KCSO Officer back to work following 14-day suspension

A sheriff’s deputy who ran for county sheriff in 2018 was suspended without pay for 14 days in May. 

Deputy Chris Rager, 46, resumed his patrol duties May 28 after Sheriff Kyle Dukes suspended him on May 14, according to documents obtained through the Access to Public Records Act.

Regarding the suspension, Rager said, “I have obtained legal counsel in this matter and have been advised to not make a statement at this time.”

Chief Deputy Shane Bucher and Captain Travis Marsh completed the internal investigation that looked into the following issues involving Rager: time off failure to report to work; improperly filed worker’s compensation claim; providing erroneous information pertaining to a crash report to the investigating officer; failure to notify the supervisor(s) of the use of force and not completing the required report within 24 hours; failure to complete report(s) and/or supplemental reports for active cases; establishing a security detail without proper authority and/or permission; and improper overtime form submission.

A letter dated March 21 from Bucher regarding Rager served as an “official discipline action” to the Kosciusko County Sheriff’s Merit Board and became part of Rager’s permanent employment file.

It says that on Feb. 27, Rager failed to report to work on his scheduled duty day. The shift was scheduled at its shift minimum due to other deputies had previously approved day off. The letter says Rager did not contact any supervisor for approval. 

A letter dated April 19 from Bucher in reference to disciplinary action on Rager stated that on April 12 a decision was made by the command staff at the KCSO to remove Rager from the SWAT team. First Sgt. Don Wiesehan notified Rager he and Bucher needed to meet with him, but Rager said he wouldn’t be able to meet until 2:30 p.m. because he was cutting down trees. When they met with Rager, he became “very emotional about being removed from the team.”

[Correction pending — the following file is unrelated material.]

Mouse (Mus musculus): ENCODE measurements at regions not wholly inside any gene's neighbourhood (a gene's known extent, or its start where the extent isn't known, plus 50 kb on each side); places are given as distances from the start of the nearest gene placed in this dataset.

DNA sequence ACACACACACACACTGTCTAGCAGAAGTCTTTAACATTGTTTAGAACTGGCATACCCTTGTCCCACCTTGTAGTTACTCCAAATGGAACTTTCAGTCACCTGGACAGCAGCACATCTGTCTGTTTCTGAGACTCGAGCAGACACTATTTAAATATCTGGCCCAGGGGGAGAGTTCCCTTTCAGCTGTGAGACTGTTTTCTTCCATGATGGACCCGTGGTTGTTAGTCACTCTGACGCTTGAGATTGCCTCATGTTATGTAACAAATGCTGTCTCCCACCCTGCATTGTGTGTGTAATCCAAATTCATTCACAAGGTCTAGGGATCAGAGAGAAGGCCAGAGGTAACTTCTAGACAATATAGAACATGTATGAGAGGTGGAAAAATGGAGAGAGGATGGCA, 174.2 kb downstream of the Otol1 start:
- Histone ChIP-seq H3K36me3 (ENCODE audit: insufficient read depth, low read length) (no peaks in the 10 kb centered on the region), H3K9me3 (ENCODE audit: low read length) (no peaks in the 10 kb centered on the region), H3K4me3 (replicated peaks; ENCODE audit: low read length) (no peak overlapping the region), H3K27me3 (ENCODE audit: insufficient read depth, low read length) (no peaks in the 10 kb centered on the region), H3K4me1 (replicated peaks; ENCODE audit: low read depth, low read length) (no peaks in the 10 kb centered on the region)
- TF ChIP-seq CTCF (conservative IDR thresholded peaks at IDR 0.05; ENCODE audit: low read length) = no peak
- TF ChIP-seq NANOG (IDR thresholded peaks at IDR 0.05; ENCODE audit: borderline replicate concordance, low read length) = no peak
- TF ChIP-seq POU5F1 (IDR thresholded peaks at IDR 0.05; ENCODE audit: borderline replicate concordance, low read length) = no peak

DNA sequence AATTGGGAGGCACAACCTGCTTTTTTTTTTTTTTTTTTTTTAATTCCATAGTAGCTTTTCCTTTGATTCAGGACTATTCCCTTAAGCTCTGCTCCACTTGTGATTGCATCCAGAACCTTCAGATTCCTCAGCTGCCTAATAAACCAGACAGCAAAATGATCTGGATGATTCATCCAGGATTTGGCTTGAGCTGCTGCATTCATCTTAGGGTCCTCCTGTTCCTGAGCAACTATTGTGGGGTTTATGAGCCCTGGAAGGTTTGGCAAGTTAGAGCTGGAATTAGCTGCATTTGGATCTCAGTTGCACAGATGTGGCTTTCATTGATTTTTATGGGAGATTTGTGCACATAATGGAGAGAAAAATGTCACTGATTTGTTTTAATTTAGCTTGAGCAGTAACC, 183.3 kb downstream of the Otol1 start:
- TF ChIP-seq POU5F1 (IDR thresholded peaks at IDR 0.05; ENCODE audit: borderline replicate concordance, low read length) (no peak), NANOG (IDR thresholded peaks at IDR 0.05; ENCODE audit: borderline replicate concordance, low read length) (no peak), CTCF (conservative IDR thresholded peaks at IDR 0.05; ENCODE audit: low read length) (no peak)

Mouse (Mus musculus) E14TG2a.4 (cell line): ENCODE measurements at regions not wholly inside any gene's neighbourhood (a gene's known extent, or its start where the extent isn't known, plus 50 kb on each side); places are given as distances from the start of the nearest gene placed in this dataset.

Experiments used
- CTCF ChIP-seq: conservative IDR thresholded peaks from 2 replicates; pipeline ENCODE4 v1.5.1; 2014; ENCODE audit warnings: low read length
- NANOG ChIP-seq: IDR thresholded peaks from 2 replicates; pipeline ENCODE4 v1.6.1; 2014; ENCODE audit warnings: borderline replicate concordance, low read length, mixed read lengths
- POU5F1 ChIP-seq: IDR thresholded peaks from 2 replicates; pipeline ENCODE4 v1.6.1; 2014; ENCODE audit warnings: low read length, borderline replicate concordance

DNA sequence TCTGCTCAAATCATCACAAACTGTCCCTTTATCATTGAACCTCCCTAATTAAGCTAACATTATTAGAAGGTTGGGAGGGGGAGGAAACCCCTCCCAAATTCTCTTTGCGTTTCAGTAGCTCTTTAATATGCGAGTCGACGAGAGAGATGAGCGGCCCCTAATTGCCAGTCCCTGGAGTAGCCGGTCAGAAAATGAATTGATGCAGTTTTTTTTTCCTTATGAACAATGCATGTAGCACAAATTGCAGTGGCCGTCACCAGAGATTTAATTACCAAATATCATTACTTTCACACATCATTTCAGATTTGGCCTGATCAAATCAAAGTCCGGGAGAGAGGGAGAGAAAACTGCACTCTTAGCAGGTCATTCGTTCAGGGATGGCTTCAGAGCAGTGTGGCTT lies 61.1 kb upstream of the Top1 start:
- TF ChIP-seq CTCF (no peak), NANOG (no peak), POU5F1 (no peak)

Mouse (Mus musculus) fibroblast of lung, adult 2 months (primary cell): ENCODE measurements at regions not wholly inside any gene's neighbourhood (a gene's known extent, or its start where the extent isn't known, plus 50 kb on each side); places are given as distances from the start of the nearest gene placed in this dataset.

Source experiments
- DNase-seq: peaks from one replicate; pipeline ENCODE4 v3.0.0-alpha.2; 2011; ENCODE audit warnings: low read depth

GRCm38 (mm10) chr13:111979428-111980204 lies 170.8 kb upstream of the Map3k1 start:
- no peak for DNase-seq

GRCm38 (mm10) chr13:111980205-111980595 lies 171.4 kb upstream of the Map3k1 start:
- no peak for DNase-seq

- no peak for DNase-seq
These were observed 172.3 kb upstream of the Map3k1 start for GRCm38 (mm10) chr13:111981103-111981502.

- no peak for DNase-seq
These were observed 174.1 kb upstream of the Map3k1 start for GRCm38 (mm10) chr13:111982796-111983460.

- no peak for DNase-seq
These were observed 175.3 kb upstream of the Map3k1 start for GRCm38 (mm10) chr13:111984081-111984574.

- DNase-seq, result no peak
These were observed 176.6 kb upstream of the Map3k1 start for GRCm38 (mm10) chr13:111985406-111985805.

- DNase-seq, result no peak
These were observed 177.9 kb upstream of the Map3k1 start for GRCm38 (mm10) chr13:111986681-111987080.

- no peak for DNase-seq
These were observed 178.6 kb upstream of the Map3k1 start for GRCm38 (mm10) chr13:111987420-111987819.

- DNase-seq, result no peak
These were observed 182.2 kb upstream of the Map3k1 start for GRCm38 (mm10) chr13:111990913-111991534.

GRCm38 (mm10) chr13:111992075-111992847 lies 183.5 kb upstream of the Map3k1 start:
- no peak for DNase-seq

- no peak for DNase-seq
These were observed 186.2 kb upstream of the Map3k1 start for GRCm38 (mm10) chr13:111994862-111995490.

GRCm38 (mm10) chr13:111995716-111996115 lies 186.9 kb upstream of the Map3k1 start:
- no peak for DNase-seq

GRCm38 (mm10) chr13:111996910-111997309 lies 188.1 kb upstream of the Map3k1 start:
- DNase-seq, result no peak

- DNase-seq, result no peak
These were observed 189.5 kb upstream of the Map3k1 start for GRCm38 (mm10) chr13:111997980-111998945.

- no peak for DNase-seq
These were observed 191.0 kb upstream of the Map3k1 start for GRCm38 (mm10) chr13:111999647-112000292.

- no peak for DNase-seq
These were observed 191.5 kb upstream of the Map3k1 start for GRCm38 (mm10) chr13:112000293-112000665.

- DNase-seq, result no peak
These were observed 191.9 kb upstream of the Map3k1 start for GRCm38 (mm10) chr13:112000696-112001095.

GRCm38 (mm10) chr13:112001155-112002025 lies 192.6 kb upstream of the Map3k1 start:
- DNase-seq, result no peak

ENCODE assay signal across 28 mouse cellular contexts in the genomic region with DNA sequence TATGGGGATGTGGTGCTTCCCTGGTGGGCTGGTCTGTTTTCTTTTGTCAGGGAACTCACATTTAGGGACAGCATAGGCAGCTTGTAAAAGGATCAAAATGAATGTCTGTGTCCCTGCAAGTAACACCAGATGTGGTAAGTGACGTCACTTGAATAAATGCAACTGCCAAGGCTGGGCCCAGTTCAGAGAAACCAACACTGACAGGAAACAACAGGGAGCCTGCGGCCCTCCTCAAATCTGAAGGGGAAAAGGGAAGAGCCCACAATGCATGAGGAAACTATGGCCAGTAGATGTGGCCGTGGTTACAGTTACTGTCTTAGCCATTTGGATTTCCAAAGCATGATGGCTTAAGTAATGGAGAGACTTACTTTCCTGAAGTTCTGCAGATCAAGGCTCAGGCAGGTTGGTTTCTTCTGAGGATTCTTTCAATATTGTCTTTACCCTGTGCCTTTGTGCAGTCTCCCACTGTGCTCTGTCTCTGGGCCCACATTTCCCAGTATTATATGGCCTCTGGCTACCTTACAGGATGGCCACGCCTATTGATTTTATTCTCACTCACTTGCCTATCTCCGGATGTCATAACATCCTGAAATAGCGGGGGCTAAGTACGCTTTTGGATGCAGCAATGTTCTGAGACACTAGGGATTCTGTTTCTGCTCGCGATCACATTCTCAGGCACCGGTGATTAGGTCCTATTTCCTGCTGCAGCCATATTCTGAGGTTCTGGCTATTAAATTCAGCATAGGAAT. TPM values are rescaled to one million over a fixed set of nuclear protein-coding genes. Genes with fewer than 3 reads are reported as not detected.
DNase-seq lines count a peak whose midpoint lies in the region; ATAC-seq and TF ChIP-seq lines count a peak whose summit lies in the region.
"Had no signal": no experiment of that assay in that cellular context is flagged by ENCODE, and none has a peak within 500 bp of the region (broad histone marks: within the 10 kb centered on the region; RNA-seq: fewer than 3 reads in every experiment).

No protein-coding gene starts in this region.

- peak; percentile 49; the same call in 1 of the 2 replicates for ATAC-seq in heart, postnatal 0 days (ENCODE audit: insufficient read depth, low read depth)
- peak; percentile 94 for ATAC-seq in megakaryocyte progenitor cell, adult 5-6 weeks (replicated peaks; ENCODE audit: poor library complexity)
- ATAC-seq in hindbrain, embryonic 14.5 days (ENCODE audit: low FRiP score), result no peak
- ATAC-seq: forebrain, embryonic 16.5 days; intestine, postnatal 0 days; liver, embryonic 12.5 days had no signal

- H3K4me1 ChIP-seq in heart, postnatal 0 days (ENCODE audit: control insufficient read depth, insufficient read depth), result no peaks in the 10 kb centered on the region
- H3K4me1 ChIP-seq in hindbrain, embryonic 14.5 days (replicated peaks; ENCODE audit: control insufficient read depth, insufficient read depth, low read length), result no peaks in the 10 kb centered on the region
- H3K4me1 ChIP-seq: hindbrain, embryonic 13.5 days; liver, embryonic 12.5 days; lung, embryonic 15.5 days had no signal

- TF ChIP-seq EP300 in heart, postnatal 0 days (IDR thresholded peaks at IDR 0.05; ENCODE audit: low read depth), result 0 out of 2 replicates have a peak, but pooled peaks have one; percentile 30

On April 17, Capt. Travis Marsh received a text message from Rager that he had injured his lower back. Rager sent Marsh another text message around 11:30 a.m. April 18 saying that Rager had filed worker’s compensation paperwork for an accident that occurred during a police pursuit on April 11.

On the Indiana Worker’s Compensation First Report of Employee Injury form, Rager documented that he notified his employer on April 14.

Bucher spoke with Marsh, First Sgt. Don Wiesehan, Sgt. Don McCune and acting sergeant at the time of the accident Jim Smith. He asked them if Rager had notified them of the injury from the April 11 accident, and all of them said he had not. They were contacted by text on April 17 by Rager concerning his injured back. Smith said Rager had contacted him about the April 11 accident but Rager said he was not injured.

On April 19, Bucher spoke with Rager, who said he contacted Smith at 10:08 p.m. April 15, telling him he was headed to the hospital for his back due to a kidney stone. Bucher asked him how the injury occurred and Rager said it was not from the accident but when he apprehended a suspect on April 11. Bucher asked Rager about documenting on the worker’s compensation form that he notified his employer on April 14 and Rager “was not able to provide an answer.” 

Bucher asked Rager if he had worked at his secondary employment after having the accident. Rager said he had not and that he only worked for them during spring break.